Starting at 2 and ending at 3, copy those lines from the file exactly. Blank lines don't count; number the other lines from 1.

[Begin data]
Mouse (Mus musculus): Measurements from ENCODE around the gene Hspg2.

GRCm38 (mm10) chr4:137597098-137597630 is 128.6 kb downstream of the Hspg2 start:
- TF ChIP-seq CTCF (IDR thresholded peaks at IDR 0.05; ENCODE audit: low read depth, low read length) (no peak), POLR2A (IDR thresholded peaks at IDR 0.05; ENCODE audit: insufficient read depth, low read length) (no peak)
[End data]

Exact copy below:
GRCm38 (mm10) chr4:137597098-137597630 is 128.6 kb downstream of the Hspg2 start:
- TF ChIP-seq CTCF (IDR thresholded peaks at IDR 0.05; ENCODE audit: low read depth, low read length) (no peak), POLR2A (IDR thresholded peaks at IDR 0.05; ENCODE audit: insufficient read depth, low read length) (no peak)